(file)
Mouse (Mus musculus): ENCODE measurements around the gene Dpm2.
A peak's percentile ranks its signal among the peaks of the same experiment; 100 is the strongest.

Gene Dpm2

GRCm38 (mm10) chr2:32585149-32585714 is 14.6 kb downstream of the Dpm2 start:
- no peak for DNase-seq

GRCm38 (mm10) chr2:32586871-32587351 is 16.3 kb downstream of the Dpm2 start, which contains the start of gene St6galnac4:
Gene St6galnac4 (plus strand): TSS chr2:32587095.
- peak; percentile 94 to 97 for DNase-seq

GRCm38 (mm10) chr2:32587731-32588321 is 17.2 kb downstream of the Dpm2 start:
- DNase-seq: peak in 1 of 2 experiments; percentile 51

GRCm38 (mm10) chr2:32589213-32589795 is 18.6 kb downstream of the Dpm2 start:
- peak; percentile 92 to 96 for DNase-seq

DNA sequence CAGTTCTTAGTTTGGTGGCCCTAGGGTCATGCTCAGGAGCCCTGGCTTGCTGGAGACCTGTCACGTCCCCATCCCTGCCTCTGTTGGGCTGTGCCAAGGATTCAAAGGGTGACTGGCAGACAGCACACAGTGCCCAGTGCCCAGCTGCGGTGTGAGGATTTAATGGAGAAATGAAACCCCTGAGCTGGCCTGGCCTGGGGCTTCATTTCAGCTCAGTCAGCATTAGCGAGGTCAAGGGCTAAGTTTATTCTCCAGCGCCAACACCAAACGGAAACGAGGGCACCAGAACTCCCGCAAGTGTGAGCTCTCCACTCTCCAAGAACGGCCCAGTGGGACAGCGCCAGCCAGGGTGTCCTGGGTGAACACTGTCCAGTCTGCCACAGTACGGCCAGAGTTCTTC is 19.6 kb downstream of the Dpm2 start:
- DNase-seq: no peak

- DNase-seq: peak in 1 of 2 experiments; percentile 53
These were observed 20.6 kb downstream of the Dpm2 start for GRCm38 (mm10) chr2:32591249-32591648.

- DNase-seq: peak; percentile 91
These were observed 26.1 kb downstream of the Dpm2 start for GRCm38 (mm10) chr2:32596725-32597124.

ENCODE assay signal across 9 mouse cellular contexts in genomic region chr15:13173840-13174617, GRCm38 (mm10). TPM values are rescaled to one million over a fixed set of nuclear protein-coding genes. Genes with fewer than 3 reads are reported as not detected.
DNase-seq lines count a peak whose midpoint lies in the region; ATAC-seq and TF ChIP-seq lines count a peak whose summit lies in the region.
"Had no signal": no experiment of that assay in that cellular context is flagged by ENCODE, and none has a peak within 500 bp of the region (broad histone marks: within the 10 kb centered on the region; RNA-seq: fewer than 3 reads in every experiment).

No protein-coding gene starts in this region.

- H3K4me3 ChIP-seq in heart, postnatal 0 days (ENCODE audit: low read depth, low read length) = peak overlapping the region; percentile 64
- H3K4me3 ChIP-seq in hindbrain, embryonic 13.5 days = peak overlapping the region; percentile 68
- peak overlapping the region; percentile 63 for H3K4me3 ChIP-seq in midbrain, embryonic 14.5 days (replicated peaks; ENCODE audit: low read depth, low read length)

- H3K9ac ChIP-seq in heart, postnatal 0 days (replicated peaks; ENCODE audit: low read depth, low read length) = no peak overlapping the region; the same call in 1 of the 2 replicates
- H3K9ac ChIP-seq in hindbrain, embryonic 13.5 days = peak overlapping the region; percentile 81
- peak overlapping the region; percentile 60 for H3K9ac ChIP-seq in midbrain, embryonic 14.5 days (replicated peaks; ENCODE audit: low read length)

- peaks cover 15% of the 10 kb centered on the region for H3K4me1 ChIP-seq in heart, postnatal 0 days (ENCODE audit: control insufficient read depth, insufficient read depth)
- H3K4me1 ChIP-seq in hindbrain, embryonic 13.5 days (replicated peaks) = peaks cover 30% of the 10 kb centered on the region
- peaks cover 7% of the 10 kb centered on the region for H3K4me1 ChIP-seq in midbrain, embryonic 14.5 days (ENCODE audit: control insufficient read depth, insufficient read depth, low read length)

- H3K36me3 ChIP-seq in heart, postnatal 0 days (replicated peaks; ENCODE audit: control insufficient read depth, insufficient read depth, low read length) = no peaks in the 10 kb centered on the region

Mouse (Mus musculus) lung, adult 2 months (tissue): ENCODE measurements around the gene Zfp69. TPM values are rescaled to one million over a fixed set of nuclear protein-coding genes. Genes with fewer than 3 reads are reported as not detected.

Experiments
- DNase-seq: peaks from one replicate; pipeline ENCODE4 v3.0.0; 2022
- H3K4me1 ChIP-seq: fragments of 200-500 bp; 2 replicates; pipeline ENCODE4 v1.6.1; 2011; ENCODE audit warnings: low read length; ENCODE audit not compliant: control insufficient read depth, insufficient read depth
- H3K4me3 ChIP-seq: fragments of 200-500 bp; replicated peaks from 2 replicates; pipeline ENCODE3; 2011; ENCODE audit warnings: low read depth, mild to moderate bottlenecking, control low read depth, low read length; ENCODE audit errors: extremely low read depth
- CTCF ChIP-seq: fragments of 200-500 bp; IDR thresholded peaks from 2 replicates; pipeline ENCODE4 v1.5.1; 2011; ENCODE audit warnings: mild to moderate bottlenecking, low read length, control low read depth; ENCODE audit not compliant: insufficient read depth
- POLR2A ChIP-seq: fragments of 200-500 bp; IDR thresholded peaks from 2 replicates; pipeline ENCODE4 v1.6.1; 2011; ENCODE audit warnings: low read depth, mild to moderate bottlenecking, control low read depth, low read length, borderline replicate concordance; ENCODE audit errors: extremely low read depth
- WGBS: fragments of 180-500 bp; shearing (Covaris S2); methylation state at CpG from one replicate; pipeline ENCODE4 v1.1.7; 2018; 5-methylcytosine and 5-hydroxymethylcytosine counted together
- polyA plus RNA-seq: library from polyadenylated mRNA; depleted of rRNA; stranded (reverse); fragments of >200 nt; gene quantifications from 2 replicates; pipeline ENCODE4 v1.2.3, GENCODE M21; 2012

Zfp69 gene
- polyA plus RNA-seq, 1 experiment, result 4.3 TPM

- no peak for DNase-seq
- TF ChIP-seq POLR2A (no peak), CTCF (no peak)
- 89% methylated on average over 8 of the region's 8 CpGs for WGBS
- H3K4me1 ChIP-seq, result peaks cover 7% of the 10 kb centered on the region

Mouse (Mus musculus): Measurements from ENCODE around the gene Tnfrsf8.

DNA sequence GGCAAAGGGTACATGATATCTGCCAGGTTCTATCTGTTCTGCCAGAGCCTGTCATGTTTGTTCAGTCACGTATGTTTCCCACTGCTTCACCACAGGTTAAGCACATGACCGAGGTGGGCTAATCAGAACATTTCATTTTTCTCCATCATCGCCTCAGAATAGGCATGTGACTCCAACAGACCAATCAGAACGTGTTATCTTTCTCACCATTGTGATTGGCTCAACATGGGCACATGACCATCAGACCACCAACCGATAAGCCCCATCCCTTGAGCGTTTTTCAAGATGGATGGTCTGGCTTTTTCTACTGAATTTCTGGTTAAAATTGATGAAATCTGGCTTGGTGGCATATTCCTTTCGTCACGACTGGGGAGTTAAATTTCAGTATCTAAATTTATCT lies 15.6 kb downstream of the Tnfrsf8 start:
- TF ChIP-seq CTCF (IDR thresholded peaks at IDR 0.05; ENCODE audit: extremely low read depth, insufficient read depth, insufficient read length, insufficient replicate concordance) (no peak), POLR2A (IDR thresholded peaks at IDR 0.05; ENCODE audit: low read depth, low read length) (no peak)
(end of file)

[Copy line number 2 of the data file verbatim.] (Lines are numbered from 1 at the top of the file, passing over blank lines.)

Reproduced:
A peak's percentile ranks its signal among the peaks of the same experiment; 100 is the strongest.